To the Bone features many familiar faces, like Ciara Bravo, Leslie Bibb and Kathryn Prescott. It was a lovely experience to see that neither the actors for the main characters nor the ones for side characters felt like they had only been cast to make money or to generate buzz for this Sundance movie.
One thing that really bothered me – but was ultimately not too big of a deal – were the two unfittingly artistic scenes. The first was the group-home excursion to a museum (I guess) where they danced and moved around in a room in which it rained. The characters were mostly only shown as silhouettes and I generally found it to be more of a music-video atmosphere than part of the movie. It really did take me out of the plot and I while I think it made the story more realistic to show the patients outside of the house and in a different environment, I think this scene was not the best way to do so. The second one was the near-death dream at the end. It felt very on-the-nose and implied that Eli was able to overcome her inner hurdles by simply recognizing how close she was to dying. And that, to me, seemed like an easy way out.
The only other moment when I though the writing could be vastly improved was when Meghan lost her child. Because even when the caretaker expects such an outcome, it still does not suffice to calm the patient down and send everyone else back to bed. Meghan should have been brought to the hospital immediately and with a lot more urgency than was shown in that scene. However, generally, I liked that the film barely touched upon the other patients’ issues and journeys. Because EDs are a deeply personal topic and it was Eli’s story and she would have had too much going on in her own mind to actually explore and develop a deeper understanding for the other patients (especially since she only knew them for a few short weeks – after the ending she might build friendships. But we don’t get to see that).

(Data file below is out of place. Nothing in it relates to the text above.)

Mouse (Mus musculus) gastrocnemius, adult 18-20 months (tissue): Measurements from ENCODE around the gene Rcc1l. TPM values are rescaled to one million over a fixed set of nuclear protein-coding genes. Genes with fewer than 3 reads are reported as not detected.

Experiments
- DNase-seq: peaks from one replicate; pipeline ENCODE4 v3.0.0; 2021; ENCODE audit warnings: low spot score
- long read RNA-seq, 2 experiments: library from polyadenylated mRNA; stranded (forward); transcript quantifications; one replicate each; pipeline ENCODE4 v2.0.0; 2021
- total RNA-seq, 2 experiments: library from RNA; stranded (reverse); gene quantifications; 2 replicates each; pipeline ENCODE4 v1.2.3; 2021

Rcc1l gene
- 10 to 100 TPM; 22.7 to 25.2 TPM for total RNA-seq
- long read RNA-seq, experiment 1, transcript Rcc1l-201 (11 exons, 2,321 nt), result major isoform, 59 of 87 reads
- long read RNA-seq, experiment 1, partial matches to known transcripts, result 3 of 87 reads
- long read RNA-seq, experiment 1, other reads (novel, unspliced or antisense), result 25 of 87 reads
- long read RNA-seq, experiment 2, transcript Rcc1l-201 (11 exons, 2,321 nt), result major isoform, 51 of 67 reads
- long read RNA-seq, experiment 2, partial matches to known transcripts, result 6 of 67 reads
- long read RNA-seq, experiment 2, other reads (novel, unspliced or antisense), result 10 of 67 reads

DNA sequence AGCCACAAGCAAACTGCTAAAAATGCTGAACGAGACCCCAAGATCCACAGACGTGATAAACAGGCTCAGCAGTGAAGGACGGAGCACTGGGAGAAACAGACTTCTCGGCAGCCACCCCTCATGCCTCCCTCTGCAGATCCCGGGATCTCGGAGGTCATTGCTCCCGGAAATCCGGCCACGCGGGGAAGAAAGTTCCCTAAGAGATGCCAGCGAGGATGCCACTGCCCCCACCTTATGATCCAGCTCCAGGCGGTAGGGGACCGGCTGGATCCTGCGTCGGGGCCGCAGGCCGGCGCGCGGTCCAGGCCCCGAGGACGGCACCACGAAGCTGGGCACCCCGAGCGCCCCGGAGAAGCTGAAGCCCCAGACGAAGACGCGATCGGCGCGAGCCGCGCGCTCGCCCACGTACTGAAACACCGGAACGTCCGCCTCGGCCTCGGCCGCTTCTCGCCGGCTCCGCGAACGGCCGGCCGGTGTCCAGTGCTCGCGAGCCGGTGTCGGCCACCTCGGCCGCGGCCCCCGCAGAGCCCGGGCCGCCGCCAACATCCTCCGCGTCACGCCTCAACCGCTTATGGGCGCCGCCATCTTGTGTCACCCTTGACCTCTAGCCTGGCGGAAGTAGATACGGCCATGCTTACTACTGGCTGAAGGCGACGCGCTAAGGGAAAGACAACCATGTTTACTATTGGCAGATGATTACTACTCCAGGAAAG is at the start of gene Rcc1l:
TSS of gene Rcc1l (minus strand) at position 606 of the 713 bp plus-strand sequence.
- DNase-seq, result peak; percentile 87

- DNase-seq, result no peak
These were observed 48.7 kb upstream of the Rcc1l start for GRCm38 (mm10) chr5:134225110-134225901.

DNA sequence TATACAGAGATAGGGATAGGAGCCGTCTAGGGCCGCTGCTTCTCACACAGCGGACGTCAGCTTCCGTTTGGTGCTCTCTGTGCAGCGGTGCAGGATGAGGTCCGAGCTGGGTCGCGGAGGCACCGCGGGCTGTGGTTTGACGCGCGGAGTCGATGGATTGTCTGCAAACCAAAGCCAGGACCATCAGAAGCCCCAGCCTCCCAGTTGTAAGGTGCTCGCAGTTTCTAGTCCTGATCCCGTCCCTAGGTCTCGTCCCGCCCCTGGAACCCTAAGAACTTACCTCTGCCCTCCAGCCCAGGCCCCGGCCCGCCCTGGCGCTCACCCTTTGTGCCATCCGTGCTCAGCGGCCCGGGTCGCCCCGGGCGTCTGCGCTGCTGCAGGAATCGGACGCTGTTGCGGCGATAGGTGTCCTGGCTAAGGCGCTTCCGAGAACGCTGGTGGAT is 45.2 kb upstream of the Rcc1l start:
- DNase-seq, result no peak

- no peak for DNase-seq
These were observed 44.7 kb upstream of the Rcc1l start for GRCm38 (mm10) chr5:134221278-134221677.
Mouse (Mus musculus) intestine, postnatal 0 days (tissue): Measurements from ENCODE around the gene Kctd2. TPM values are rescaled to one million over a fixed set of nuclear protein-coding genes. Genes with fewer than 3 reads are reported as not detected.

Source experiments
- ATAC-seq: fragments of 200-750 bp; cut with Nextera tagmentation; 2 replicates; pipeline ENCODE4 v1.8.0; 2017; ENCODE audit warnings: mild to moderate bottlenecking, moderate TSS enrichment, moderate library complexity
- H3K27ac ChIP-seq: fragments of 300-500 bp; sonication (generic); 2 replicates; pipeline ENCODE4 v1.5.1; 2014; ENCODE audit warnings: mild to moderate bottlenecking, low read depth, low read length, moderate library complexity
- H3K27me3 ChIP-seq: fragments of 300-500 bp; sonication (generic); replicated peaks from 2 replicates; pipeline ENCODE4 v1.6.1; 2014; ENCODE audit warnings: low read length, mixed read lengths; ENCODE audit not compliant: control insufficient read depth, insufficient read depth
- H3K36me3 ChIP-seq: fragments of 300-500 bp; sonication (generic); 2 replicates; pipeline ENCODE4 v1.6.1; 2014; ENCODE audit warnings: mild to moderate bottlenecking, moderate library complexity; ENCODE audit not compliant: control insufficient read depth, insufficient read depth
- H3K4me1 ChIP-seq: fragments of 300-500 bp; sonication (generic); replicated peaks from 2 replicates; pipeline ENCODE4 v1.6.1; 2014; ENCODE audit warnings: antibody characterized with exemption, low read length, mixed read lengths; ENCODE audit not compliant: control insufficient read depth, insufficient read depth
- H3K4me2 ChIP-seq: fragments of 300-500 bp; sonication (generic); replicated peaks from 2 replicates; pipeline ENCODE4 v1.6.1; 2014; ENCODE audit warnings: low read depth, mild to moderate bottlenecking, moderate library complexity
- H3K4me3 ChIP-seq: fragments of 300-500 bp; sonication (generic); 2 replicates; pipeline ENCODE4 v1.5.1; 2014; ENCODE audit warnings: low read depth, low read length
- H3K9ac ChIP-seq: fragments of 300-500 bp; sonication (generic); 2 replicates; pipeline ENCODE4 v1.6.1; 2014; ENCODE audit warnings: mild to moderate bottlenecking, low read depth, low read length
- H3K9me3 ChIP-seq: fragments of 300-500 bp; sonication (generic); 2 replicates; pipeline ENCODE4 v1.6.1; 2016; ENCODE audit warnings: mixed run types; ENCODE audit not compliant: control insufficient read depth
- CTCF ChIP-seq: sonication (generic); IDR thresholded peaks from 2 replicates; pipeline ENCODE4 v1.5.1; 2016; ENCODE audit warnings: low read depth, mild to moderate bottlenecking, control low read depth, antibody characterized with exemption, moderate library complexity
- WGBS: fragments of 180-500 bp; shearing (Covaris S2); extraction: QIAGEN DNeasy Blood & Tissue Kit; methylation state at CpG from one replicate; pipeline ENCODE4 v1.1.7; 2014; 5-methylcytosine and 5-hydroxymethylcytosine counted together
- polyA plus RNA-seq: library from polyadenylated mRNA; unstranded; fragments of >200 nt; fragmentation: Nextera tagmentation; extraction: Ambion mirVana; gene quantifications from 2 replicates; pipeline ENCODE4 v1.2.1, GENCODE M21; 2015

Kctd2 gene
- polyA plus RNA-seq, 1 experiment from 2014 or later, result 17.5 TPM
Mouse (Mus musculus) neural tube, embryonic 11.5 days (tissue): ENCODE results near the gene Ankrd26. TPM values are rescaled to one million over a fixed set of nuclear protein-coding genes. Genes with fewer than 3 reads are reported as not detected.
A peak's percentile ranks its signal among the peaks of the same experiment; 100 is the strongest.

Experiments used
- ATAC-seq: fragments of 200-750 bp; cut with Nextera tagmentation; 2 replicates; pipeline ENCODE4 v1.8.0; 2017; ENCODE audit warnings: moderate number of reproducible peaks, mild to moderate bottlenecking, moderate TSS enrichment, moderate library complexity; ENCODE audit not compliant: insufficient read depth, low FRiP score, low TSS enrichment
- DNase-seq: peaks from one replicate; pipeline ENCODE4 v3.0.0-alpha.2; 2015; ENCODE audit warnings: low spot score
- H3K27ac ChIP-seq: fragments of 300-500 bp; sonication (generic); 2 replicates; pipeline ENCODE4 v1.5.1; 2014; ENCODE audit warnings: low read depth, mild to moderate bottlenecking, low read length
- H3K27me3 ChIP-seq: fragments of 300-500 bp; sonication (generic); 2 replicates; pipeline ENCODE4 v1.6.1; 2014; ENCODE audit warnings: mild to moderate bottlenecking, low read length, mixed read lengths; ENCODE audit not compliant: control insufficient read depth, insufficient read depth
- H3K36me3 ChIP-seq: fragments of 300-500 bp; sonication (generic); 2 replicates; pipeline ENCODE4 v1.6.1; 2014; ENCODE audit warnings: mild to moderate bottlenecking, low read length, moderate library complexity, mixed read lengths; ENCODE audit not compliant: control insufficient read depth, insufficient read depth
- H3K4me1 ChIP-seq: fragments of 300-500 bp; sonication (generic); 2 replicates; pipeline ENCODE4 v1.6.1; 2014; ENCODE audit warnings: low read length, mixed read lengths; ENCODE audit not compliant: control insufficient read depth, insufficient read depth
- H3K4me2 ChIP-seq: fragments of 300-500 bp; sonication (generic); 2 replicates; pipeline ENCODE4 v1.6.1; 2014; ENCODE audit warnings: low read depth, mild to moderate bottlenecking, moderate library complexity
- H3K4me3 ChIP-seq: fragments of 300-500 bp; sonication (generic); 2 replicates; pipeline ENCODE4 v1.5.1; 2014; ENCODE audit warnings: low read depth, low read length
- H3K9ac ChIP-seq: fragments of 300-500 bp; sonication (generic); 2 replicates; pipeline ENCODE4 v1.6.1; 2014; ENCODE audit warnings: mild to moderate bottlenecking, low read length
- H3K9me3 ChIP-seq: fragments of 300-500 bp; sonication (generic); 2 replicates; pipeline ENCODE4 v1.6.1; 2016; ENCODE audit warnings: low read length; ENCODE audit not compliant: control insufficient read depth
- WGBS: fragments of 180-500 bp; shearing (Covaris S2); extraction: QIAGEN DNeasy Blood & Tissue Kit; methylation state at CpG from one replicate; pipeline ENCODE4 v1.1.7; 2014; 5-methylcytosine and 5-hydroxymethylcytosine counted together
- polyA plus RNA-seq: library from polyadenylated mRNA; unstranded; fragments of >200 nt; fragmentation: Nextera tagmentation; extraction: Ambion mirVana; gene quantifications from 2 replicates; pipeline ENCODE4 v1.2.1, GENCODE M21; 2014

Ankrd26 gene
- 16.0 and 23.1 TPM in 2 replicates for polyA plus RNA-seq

After the trailer was released, many critics claimed that this movie would glorify anorexia. Which is bullshit. What makes it so different from other films discussing this topic is the approach. It doesn’t show too much of the physical aspects. It mentions the body’s reaction to starvation (such as developing fuzzy arm hair and, for women, losing one’s period) and it touches upon the most extreme consequences (like fainting). But the main focus of this film is the mental and emotional side of such a terrifying disorder. And that is something that makes this movie special, in my book – the portrayal of anorexia as what it is: a mental disorder. Sadness, frustration, isolation, defiance, fear, anger, loneliness, all of these emotions and a million more are so central and so realistic in To the Bone‘s story – down to the mention and depiction of ‘thinspiration’ – that watching can almost feel like a punch in the heart. I had to pause and take a break twice to get through it.
So, obviously, if you are triggered by stories about eating disorders or family neglect, I cannot, in good conscience, recommend this movie to you. If you are able to handle such films, however, I do believe you should watch it as soon as possible. It is a remarkable film and even the ending struck a perfect balance between hopeful but not sappy.
It is an 8/10 from me.
And Lily Collins, she’s still a 10/10 when it comes to talent and I hope she recovers (or has recovered) quickly form this strenuous role.